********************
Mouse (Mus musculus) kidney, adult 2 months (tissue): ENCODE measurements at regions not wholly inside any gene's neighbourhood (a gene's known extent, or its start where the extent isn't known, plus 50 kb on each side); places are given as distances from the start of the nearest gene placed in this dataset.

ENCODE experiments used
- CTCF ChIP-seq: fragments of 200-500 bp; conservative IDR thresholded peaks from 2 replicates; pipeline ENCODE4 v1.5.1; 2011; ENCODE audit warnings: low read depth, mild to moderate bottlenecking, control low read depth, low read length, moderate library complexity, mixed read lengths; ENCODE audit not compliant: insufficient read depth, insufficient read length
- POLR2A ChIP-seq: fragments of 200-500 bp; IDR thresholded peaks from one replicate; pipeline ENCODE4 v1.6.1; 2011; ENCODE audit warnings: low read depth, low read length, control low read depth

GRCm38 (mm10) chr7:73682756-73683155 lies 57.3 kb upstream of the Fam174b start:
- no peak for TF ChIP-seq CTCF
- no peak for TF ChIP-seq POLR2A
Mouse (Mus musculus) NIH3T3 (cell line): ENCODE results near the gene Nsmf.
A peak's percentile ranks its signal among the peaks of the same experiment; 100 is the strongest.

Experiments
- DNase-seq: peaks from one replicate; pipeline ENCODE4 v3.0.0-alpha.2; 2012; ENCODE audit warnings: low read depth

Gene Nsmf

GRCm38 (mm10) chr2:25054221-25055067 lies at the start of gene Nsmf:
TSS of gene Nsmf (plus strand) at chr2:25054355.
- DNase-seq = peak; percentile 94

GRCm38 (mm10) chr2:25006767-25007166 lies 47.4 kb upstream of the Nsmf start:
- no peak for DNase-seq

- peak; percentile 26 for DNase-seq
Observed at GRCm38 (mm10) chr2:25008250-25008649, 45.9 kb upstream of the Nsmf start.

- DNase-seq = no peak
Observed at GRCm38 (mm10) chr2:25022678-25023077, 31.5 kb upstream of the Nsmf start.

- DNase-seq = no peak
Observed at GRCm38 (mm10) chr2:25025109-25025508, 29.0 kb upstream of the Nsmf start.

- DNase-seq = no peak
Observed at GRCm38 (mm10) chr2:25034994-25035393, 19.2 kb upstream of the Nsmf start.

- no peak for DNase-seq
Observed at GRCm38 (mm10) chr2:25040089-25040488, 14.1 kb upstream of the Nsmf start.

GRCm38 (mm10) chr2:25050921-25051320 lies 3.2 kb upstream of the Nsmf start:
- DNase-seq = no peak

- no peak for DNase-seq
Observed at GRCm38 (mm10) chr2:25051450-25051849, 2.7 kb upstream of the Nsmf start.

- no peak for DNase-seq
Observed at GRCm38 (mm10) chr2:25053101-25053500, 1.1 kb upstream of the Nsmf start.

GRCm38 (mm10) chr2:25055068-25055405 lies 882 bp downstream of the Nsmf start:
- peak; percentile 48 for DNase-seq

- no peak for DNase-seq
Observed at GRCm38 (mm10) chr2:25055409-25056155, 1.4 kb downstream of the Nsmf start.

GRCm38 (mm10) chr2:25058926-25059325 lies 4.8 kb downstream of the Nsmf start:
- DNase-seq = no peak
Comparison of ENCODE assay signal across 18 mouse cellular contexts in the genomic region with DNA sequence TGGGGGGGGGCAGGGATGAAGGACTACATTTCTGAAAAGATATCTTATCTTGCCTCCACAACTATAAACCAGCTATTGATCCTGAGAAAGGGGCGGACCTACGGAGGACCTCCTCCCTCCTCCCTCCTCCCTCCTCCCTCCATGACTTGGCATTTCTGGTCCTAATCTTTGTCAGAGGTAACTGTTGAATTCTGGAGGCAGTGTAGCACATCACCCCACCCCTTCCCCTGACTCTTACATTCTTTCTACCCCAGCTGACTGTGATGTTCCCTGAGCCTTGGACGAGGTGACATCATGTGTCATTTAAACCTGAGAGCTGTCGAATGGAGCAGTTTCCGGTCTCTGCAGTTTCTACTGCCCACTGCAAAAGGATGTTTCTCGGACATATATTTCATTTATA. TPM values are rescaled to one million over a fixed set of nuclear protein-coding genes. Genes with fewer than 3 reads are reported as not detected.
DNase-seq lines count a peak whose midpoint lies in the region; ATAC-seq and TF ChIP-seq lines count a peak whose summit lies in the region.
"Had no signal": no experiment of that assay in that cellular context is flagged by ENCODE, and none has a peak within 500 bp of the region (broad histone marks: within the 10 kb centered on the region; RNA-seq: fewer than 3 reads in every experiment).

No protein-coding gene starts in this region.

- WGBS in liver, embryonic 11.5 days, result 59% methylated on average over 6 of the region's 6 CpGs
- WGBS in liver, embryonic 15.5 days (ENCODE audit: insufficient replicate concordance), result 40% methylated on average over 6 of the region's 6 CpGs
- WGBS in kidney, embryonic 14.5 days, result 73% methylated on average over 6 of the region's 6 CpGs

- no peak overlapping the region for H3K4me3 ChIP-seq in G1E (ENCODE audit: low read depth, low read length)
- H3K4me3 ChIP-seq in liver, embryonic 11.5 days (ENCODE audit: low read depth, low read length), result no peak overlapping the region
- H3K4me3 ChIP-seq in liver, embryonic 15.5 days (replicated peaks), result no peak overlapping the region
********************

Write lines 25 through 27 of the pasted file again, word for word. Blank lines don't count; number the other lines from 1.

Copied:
Observed at GRCm38 (mm10) chr2:25034994-25035393, 19.2 kb upstream of the Nsmf start.

- no peak for DNase-seq
Observed at GRCm38 (mm10) chr2:25040089-25040488, 14.1 kb upstream of the Nsmf start.